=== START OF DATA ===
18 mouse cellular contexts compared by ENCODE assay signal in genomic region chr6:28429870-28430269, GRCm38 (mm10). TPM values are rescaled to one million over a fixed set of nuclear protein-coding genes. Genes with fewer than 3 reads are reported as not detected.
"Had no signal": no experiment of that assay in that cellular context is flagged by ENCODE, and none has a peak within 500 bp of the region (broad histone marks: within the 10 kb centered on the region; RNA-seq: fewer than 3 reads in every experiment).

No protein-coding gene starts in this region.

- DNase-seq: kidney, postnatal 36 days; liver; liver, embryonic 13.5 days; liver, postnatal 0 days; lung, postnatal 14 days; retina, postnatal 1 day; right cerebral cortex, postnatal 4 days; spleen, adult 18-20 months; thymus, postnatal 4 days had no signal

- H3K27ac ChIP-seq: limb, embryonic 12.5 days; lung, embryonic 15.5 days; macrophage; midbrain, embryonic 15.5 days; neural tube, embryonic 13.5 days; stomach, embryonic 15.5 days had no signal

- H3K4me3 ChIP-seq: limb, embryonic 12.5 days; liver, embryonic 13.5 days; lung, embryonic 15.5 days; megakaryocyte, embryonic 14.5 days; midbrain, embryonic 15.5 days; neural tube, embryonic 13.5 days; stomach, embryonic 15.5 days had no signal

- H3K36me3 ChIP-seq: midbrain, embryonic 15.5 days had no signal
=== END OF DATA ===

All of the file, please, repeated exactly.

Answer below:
18 mouse cellular contexts compared by ENCODE assay signal in genomic region chr6:28429870-28430269, GRCm38 (mm10). TPM values are rescaled to one million over a fixed set of nuclear protein-coding genes. Genes with fewer than 3 reads are reported as not detected.
"Had no signal": no experiment of that assay in that cellular context is flagged by ENCODE, and none has a peak within 500 bp of the region (broad histone marks: within the 10 kb centered on the region; RNA-seq: fewer than 3 reads in every experiment).

No protein-coding gene starts in this region.

- DNase-seq: kidney, postnatal 36 days; liver; liver, embryonic 13.5 days; liver, postnatal 0 days; lung, postnatal 14 days; retina, postnatal 1 day; right cerebral cortex, postnatal 4 days; spleen, adult 18-20 months; thymus, postnatal 4 days had no signal

- H3K27ac ChIP-seq: limb, embryonic 12.5 days; lung, embryonic 15.5 days; macrophage; midbrain, embryonic 15.5 days; neural tube, embryonic 13.5 days; stomach, embryonic 15.5 days had no signal

- H3K4me3 ChIP-seq: limb, embryonic 12.5 days; liver, embryonic 13.5 days; lung, embryonic 15.5 days; megakaryocyte, embryonic 14.5 days; midbrain, embryonic 15.5 days; neural tube, embryonic 13.5 days; stomach, embryonic 15.5 days had no signal

- H3K36me3 ChIP-seq: midbrain, embryonic 15.5 days had no signal